Report by MF Global Research Analyst Phil Stanley this morning on how the swine flu epidemic has impacted pork producers.

CME on pork—hog price plunge so far costs US hog producers nearly $5 mil

The industry is still fighting to get the message out that the virus is not transmitted through pork. Secretary of Agriculture Tom Vilsack finally made that statement today. No one knows for sure whether U.S. consumers have reacted negatively but it is very likely.

Both futures and cash markets have moved sharply lower the past two days. Nearby CME May lean hog futures were down $2.75 today after falling the $3.00 limit yesterday. June and July were down $2.35 and $1.78 today after limit-down moves yesterday as well.

The weighted average price of hogs sold through negotiated trades in Iowa-Minnesota lost a combined $2.83/cwt the past two days. Assuming carcasses equal in weight to last week’s estimated barrows and gilts average (201 lbs.), and that the $2.83/cwt decline applies to all of the 826,000 head slaughtered this week, the price drop has already cost hog producers $4.8 million — or more, since a price rally has been expected.

Just how important are the import bans announced by our foreign customers? Not unimportant but none of them are as important as Mexico — which has not banned imports but where the most damage to our export demand may occur due to the name connection between pigs and flu.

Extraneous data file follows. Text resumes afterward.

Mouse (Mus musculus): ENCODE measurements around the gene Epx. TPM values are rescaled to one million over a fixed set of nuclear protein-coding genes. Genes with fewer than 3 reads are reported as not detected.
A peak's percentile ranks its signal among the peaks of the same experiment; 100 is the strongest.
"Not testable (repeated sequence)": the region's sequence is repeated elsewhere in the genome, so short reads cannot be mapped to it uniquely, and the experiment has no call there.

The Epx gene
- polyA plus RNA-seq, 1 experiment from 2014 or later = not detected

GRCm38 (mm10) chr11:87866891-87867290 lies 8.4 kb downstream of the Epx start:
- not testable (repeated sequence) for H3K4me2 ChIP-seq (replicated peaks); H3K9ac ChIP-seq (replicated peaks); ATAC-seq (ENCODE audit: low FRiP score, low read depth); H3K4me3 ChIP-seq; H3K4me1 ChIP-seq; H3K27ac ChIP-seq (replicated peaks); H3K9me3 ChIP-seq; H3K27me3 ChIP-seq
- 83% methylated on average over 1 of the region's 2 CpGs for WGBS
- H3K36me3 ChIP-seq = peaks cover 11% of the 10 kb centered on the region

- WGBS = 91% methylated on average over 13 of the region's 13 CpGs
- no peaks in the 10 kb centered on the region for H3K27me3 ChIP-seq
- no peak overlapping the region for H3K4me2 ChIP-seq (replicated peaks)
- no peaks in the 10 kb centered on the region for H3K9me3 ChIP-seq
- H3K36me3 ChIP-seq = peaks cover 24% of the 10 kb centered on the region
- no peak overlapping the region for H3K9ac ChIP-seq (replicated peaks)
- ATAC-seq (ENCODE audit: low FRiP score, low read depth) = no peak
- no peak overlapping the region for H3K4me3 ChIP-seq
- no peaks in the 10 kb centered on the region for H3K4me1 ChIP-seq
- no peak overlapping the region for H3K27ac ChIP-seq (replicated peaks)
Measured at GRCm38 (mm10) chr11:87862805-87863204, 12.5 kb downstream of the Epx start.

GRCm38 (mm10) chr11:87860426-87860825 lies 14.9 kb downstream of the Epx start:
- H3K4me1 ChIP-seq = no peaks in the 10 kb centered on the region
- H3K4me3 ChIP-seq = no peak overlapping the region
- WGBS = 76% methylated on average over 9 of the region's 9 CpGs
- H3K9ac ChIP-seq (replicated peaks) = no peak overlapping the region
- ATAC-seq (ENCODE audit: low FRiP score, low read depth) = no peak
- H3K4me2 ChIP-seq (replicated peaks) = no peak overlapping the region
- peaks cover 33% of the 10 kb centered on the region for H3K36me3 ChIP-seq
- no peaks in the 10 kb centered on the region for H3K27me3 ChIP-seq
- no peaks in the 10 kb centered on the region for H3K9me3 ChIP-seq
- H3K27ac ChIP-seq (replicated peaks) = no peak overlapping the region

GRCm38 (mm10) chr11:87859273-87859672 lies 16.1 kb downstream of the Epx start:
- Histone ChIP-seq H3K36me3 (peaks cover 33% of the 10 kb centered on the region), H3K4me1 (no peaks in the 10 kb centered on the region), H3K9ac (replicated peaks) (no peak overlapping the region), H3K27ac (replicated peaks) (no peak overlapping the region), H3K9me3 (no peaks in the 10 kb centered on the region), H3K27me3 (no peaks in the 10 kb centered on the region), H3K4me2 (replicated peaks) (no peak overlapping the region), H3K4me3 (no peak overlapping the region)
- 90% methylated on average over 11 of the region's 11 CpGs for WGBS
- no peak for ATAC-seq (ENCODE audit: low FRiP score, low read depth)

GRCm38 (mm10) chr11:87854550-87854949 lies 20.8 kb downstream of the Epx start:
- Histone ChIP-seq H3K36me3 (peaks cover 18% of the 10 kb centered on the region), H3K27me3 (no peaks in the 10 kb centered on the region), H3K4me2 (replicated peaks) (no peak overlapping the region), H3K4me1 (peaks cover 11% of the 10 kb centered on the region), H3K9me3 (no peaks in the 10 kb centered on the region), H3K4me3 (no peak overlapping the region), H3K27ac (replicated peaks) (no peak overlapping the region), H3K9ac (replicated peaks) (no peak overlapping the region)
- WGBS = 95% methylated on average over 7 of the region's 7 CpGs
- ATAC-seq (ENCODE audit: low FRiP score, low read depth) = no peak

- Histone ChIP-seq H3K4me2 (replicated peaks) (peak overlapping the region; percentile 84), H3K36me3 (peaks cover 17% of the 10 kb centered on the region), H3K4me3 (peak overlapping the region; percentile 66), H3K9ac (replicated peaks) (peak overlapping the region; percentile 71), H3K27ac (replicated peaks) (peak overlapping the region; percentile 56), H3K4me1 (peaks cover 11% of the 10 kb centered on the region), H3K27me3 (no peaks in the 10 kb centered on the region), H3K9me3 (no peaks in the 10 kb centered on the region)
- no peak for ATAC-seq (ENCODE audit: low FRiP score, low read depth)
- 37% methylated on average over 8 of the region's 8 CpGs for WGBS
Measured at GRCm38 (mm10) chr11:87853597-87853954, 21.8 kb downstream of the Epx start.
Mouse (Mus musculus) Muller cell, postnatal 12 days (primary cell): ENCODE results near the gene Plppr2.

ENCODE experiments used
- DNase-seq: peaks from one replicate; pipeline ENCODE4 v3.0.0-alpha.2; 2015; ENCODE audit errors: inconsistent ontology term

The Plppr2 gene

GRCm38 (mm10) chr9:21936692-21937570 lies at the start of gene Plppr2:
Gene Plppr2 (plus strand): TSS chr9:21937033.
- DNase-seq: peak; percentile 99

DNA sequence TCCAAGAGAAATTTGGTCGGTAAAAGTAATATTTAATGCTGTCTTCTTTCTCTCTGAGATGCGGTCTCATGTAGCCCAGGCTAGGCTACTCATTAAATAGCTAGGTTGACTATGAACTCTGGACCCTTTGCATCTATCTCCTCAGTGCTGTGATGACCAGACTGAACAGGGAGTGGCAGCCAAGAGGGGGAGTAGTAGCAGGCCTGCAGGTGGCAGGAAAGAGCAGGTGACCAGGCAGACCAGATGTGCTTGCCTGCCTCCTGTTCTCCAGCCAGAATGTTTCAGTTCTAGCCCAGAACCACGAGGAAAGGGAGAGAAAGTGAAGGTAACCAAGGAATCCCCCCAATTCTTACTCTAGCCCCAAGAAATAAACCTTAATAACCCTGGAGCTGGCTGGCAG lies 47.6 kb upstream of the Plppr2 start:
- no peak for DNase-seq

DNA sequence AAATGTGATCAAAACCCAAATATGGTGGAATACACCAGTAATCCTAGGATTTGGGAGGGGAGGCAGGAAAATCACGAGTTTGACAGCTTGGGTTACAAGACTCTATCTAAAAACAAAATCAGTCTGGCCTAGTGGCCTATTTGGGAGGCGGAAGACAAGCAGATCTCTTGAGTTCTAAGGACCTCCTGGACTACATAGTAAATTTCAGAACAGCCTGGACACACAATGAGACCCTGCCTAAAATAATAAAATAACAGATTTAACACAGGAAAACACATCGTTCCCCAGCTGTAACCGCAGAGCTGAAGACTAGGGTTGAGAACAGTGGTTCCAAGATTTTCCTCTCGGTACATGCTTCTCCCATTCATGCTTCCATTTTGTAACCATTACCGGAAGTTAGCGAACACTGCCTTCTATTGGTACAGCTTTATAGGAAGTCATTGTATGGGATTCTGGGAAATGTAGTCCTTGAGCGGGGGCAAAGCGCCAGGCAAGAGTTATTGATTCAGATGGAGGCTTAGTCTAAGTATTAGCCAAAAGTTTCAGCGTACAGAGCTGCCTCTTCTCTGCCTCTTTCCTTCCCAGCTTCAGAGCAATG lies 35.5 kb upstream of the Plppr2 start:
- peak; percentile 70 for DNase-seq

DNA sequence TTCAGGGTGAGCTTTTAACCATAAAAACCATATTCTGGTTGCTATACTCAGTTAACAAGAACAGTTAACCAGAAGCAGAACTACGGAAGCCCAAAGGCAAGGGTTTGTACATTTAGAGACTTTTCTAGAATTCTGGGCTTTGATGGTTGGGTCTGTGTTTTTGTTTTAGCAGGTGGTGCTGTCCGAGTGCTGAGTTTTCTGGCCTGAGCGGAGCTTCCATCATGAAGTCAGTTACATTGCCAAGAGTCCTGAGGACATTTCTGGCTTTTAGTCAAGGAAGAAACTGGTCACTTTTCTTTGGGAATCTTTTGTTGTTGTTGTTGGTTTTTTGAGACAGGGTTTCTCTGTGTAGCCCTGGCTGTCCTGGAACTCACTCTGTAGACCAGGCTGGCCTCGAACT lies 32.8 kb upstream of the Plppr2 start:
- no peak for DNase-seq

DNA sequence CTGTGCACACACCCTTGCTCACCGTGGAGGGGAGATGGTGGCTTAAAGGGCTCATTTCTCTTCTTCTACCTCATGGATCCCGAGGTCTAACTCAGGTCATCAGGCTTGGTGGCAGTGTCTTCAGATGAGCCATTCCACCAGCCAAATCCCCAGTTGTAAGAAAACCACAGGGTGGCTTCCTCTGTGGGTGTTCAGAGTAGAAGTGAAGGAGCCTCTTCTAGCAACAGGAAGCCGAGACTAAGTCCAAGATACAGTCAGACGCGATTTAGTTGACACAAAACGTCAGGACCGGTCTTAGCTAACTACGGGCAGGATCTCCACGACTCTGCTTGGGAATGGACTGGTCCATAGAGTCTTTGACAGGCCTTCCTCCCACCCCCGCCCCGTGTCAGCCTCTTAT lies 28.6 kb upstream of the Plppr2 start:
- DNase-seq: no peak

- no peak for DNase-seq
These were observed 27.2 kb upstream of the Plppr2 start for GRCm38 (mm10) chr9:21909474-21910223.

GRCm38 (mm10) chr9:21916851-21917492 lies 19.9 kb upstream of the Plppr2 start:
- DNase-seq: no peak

The table below shows pork and pork variety meat exports to Mexico, Russia and China/Hong Kong through February. The last two countries are the most notable ones which have blocked imports from some states. Note that Mexico is MUCH, MUCH more important in about every way — volume of pork and pork variety meats, value of both classes of products, year-on-year growth.


China/Hong Kong is an important factor in the pork variety meat market but readers should realize that over 75% of the volume and value of pork variety meats going to China/Hong Kong have gone through Hong Kong and Hong Kong has NOT announced any ban on U.S. pork products. Do you think product might still find its way to China through Hong Kong much as product from pigs fed ractopamine did last year? We think it is very, very likely.

Russia is a growing market for U.S. beef variety meats but represents only 7% of the volume and 4.3% of the value of ‘09 YTD shipments. We know that “facts” aren’t always what drives markets and that U.S. consumer demand may indeed suffer. But the pressure on meat markets has every earmark of a panic based on emotion and psychology. An understandable panic, perhaps, but a panic nonetheless. We wouldn’t call the import bans “panics”, though. They are simply clear-headed decisions with no basis of fact — and the countries make them are no surprise.

MF Global Research analysts produce long-term and intraday audio and written reports covering fundamental and technical factors in the equity, interest rate, currency, grains, livestock, energy,metals and softs markets.Sign up for a free trial to receive their research.

Futures trading involves the substantial risk of loss and is not suitable for all investors.